One witness remembers our bonny Bobby lying motionless for 10 minutes. It seemed much longer. I don’t believe there was a single person in the ground who didn’t fear he had broken his neck. Back then, they didn’t quiz managers after a game in quite the same way as they do now, so we never got to hear Revie’s thoughts on the matter. It’s my guess he wouldn’t have batted an eyelid if Ferguson had left Upton Park in a wooden box.
The world record fee we paid for Ferguson certainly didn’t prevent him getting battered from time to time. More famously than the Leeds mugging, he had been carried off the previous season in the League Cup semi final replay against Stoke at Old Trafford … but that’s another story.) I realise it’s a giant leap from attempted murder to artificial pitches, but join me by the long jump pit as I begin my run-up. As I recall, four clubs had the drastic plastic: QPR, Preston, Oldham and Luton. I suppose I should despise them all equally but, hey, no one said life is fair. It’s you, Hatters, that really gave me the ache – somehow the beach ball effect at Kenilworth Road seemed even more laughable than at any of the other grounds. I’m not putting you in the same league as Don Revie’s hitmen, you understand – but I won’t be buying one of your Luton Lotto tickets any time soon.
And where do you think you’re going, Bristol City? You just sit still while I remind everybody of the day you arranged a 10.30am kick-off because you didn’t want to entertain a lot of noisy Cockneys. Nice try. Unfortunately for you, 5,000 of us turned up anyway, and after not watching the newly purchased Tim Breaker not make his West Ham debut one or two of us adjourned to the pub. You won’t make that mistake again in a hurry, will you?
Then there’s Oxford United. How can anyone fall out with them? Well, I managed it after a rather unpleasant disagreement with one of their supporters following a game at their place. I won’t bore you with the details, but I think it’s fair to say the young man with whom I had a free and frank exchange of views was not an undergraduate at the university which provides the dark blue crew in the boat race. I never thought I’d have a problem with Coventry – not after they beat Tottenham in a Wembley final. Then, last season, we had all that nonsense about who broke the minute’s silence for the city’s wartime bombing victims, and now they’re on my list too. I could go on – and will, because I haven’t got to Notts County yet. Remember them in the old second division? The only consolation on missing out on the Cup final, courtesy of our old friend Keith Hackett, would have been to have gone up as champions. Only Notts Co spoiled that particular party with one of the most negative displays seen at Upton Park in years. The fact they later appointed Paul Ince as manager only goes to prove my initial judgment about them was spot on.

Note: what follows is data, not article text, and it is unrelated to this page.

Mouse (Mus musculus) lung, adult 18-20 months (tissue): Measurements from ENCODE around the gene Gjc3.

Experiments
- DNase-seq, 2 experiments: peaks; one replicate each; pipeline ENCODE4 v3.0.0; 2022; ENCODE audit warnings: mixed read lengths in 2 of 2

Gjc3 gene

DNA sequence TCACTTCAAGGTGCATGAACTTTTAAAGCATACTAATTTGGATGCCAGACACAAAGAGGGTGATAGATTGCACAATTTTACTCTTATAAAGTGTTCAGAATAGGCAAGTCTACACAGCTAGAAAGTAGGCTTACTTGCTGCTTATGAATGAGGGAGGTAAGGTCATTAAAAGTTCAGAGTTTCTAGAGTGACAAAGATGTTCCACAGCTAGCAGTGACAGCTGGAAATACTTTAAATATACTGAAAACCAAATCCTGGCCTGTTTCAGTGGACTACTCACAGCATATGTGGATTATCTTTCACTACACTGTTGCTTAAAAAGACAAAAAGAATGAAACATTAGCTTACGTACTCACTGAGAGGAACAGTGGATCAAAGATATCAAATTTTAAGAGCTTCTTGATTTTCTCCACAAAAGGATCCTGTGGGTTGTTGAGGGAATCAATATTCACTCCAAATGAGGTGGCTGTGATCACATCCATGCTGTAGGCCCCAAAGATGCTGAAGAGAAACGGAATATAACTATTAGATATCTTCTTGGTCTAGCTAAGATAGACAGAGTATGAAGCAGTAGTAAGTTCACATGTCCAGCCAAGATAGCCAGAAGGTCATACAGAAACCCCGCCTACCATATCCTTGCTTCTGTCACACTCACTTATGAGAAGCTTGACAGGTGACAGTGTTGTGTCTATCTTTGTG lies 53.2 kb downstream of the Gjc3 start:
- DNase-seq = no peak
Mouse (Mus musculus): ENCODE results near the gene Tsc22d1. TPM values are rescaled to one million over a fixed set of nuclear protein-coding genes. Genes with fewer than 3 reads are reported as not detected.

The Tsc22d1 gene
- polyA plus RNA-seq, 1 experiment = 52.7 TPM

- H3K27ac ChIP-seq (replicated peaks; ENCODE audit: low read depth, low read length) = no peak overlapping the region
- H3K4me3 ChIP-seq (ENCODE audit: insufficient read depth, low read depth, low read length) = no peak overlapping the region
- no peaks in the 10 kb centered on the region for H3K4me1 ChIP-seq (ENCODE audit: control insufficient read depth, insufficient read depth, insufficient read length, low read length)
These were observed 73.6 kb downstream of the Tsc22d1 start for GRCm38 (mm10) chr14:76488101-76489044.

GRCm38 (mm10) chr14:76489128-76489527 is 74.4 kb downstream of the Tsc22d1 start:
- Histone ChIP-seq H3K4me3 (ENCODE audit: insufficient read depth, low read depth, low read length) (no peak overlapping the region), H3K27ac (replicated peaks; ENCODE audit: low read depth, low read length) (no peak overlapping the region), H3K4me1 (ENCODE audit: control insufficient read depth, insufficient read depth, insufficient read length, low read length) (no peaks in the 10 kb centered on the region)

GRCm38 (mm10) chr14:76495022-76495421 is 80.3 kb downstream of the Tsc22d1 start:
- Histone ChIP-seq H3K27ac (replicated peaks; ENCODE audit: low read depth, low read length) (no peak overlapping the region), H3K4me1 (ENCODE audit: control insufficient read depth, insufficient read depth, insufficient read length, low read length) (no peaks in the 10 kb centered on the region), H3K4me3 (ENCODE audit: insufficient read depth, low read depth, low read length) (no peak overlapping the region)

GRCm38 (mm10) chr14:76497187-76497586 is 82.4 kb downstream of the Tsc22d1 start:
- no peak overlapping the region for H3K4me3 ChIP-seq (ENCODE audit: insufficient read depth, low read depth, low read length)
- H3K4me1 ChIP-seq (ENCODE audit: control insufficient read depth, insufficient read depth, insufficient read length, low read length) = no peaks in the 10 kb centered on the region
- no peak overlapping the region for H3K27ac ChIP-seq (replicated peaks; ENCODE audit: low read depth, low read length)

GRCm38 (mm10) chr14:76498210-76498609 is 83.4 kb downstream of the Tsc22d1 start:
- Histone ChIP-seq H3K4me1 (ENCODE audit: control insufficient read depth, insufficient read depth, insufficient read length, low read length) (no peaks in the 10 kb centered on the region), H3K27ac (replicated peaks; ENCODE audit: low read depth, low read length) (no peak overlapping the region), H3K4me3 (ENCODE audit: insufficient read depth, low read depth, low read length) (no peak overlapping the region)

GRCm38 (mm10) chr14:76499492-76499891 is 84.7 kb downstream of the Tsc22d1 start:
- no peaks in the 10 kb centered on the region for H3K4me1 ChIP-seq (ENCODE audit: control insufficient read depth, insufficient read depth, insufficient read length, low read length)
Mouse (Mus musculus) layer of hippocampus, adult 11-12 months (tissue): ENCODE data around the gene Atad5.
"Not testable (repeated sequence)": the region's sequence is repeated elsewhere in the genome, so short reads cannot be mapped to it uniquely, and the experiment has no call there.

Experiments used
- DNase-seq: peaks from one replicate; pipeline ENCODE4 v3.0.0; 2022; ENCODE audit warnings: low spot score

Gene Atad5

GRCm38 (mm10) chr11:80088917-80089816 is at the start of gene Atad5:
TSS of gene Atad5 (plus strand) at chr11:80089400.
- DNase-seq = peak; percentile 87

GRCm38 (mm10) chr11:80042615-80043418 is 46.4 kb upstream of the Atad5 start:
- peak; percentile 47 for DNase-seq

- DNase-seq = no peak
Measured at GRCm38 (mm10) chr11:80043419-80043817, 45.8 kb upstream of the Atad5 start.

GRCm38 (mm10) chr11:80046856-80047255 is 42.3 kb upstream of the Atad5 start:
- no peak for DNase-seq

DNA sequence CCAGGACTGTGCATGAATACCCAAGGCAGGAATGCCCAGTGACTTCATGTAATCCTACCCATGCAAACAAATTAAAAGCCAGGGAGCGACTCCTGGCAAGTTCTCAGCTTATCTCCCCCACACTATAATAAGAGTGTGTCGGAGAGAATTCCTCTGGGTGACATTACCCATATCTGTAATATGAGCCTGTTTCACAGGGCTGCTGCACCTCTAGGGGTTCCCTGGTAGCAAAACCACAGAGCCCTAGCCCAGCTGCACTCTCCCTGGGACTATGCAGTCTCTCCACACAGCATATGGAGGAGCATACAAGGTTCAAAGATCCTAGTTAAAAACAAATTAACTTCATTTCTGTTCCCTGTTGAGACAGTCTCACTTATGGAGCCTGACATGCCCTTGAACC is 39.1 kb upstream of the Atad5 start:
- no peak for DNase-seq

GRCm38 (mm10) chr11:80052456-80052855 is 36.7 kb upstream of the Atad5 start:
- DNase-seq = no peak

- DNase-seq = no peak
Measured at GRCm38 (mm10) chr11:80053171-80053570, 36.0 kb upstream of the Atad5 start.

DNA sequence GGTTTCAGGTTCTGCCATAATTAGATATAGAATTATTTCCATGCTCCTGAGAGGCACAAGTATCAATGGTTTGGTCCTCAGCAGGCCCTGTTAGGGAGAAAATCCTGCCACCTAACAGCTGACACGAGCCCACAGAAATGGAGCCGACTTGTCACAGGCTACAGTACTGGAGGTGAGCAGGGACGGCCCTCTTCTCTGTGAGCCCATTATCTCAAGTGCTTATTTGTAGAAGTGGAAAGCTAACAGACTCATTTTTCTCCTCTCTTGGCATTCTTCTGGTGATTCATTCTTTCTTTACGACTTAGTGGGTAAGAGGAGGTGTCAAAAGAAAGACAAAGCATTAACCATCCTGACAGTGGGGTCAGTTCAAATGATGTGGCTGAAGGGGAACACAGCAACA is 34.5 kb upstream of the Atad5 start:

There is, I know, a slight chance that I am beginning to sound like a cantankerous old bastard who bears a grudge. As my wife and children will testify, nothing could be further from the truth. Rather, it is that I have a strong sense of justice – which is hugely satisfied by seeing Luton in the Conference, Leeds in the shit and Sheff Utd still in League One after the greatest penalty shoot out of all time. (I will always love you, Huddersfield … until you aggravate me as well, that is.) I only hope this yearning for justice is fulfilled on Saturday, and we give Southampton the sort of spanking that would even make a Pompey fan smile. The Italians may have got it wrong about St Marks Square, but they are right about revenge. Unlike frothy coffee, it is definitely best served cold.